Israel Has Not Indicted Anyone for Holding Illegal Gathering During Pandemic

Send in e-mailSend in e-mail
Send in e-mailSend in e-mail
Thousands at the funeral of Rabbi Meshulam Dovid Soloveitchik in Jerusalem, last week.
Thousands at the funeral of Rabbi Meshulam Dovid Soloveitchik in Jerusalem, last week.Credit: Ohad Zwigenberg

Since the outbreak of the coronavirus pandemic, there hasn’t been a single indictment against organizers of illegal gatherings, despite a new procedure that should make this easier. Police have launched hundreds of criminal investigations along these lines, but closed most of the cases, transferring less than a third of them to the State Prosecutor's Office.

The organizers of gatherings can be charged with “an act liable to transmit a disease,” but the sole indictment filed for this violation was against a young man who attended a party after he’d been diagnosed with COVID-19.

According to the new procedure established by the State Prosecutor's Office that went into effect on December 31, a criminal investigation for spreading disease can be opened in three instances: If a person organized a gathering of more than 300 people in an open area or more than 150 in a closed space; if a person diagnosed with COVID-19 violated his or her quarantine; or if a person with the virus “lies about a substantive issue or concealed substantive information during his epidemiological investigation.” Conviction carries a sentence of up to seven years’ imprisonment.

According to data obtained by Haaretz in response to a freedom of information request by Hatzlacha – the Movement for the Promotion of a Fair Society, the police have launched 400 criminal investigations of people suspected of spreading the virus since the pandemic began, resulting in 112 cases being forwarded to the prosecution and as noted, a single indictment.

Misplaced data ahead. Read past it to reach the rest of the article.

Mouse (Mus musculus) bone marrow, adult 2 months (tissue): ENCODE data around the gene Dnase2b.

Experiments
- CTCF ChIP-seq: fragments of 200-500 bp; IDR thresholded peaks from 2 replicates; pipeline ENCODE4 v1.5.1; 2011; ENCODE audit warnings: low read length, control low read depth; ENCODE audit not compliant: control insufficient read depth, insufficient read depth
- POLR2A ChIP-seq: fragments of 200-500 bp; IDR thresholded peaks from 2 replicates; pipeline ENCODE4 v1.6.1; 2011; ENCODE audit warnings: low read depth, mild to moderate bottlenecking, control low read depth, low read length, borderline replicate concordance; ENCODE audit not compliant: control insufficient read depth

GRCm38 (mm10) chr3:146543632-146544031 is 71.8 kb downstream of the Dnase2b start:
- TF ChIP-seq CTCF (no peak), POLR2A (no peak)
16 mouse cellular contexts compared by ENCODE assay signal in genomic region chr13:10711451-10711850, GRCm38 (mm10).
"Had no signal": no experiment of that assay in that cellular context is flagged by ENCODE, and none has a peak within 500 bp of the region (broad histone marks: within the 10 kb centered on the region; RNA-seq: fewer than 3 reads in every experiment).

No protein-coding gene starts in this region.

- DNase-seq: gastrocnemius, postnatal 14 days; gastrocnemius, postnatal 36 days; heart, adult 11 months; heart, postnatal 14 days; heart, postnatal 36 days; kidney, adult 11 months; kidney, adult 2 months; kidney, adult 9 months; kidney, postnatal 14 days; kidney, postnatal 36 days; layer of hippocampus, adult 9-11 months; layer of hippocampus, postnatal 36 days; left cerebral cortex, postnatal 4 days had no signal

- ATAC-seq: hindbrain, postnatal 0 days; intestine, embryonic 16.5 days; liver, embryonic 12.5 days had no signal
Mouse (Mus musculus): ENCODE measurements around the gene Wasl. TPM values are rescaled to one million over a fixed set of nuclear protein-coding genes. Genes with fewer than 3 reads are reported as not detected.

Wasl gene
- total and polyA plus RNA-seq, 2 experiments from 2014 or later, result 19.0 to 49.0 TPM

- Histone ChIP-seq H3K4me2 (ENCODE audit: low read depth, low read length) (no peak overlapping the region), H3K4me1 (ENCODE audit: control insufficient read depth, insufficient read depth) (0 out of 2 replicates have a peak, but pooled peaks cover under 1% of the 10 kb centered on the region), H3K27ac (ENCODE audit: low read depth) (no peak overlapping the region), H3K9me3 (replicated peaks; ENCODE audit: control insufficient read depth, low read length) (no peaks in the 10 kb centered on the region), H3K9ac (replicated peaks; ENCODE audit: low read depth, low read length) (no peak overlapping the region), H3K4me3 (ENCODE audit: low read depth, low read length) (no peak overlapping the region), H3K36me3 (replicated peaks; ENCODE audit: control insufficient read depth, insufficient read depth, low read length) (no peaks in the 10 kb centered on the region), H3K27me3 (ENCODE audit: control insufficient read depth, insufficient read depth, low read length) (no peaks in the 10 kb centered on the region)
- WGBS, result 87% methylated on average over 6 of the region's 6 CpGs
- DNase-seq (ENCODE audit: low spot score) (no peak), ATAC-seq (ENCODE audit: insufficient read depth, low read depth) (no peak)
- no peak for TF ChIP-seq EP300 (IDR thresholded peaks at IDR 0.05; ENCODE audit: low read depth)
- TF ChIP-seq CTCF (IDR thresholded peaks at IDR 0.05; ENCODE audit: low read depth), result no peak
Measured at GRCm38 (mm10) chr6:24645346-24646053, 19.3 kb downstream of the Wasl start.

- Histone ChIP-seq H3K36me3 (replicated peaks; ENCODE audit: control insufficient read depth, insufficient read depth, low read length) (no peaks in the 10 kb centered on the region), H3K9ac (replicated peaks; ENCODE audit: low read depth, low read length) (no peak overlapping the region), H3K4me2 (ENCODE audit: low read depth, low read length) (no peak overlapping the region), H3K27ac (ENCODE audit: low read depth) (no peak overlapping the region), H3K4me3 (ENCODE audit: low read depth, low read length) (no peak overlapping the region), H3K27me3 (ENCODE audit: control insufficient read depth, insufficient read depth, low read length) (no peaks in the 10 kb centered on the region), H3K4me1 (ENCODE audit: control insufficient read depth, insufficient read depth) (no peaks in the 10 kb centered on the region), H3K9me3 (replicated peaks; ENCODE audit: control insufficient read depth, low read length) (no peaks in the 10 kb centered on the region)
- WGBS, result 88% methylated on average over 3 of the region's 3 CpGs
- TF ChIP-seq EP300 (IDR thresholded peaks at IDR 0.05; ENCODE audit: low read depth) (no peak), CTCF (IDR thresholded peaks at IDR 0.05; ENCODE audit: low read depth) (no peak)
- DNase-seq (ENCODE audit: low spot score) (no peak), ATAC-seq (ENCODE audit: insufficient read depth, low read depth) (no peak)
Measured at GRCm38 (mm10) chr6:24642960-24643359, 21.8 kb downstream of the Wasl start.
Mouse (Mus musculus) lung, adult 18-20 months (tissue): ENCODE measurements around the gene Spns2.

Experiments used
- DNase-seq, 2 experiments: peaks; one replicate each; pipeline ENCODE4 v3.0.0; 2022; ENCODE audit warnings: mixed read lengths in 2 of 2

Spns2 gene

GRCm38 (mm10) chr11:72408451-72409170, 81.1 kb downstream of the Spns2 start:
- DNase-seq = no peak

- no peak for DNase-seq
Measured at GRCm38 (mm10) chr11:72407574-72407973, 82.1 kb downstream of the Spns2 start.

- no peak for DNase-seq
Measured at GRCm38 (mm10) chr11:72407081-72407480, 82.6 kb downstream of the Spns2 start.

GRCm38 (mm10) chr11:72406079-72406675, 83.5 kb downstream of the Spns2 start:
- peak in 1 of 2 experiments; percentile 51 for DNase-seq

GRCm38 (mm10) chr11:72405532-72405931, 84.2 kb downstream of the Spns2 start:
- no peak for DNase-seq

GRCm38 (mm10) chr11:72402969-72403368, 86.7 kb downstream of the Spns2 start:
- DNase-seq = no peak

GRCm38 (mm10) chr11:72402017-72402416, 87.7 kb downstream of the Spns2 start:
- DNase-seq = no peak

The Ashkelon Magistrate’s Court is now hearing that case, in which a 24-year-old resident of Moshav Brachia who had contracted COVID-19 allegedly attended a party on the last day of his quarantine period. His lawyer, Sharon Vaknin, demanded that the charge be dropped on grounds of selective enforcement.

Given the defendant’s claim, Judge Anat Hulata asked the state to submit information on other cases opened for spreading disease. The state gave her only 25 files, even though police say they transferred 112. The prosecution explained the gap by saying it had given the judge only those cases against COVID patients who had violated their quarantine. Prosecutors said that of those 25 cases, some had been closed, on some no decision had been reached, and a few were at the stage of pre-indictment hearings. Two people seen likely to be indicted were sick and sought to fly abroad. One of them was caught at the airport before he flew to Uman.

After Haaretz reported in December that no one had been charged for organizing illegal gatherings because the prosecution had told the police it didn’t know how to legally overcome claims of selective enforcement, the prosecution drew up the new procedure, thinking this would make the claim of selective enforcement more difficult. Although a month has passed, police have given the prosecution only three cases of mass gatherings and no one has been indicted, despite widespread media coverage of numerous mass gatherings and events. There have been five investigations in Bnei Brak, four investigations in Mea She’arim, eight in Modi’in Ilit and 31 in Majdal Krum in the Galilee.

The police responded by saying, “Dozens of investigations were opened this month; most of them are probably still in progress and some will be given to the prosecution soon. Since the start of enforcement against the coronavirus, the police have opened hundreds of criminal files for violating the coronavirus regulations, the vast majority of them against forbidden gatherings and confirmed patients who violated quarantine.” The police said that of these, more than 80 cases had been transferred to the prosecution.

Click the alert icon to follow topics:

Comments